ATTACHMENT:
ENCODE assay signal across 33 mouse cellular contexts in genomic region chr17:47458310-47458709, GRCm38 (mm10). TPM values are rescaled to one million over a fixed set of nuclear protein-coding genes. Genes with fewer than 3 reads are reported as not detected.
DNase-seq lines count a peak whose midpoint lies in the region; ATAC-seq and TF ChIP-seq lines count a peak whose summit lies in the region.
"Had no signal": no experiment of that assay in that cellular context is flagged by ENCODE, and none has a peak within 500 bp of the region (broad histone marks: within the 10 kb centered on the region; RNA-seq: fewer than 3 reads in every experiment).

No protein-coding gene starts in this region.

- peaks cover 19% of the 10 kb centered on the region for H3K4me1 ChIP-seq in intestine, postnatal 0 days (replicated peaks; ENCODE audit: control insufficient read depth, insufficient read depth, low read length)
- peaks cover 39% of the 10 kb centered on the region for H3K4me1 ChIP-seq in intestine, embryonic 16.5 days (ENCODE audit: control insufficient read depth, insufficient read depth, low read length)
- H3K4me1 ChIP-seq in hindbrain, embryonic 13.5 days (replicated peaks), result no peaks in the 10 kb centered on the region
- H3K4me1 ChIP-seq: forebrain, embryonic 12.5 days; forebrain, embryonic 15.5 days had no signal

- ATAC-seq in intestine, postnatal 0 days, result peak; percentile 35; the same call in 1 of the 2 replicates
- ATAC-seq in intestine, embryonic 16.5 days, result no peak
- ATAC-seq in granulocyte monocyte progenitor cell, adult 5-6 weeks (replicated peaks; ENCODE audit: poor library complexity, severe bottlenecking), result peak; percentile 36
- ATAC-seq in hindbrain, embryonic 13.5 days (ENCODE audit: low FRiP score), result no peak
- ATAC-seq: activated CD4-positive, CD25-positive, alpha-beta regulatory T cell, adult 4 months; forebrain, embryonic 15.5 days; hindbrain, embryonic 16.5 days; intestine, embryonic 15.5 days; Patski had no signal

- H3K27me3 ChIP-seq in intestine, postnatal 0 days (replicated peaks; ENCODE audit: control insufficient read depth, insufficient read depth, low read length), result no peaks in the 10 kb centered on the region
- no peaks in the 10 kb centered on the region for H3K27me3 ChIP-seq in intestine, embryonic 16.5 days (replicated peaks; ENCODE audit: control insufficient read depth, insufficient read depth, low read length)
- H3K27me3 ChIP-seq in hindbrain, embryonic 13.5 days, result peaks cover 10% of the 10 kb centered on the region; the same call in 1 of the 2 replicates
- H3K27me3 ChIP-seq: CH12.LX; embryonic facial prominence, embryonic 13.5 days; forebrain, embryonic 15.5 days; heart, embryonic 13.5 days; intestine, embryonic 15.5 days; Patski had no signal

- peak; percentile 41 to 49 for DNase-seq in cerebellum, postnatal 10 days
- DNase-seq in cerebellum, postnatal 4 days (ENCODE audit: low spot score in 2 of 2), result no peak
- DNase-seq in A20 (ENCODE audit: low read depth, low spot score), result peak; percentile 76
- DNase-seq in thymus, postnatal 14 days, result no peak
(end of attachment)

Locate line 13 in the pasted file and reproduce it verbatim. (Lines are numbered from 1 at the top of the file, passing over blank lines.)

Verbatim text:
- ATAC-seq: activated CD4-positive, CD25-positive, alpha-beta regulatory T cell, adult 4 months; forebrain, embryonic 15.5 days; hindbrain, embryonic 16.5 days; intestine, embryonic 15.5 days; Patski had no signal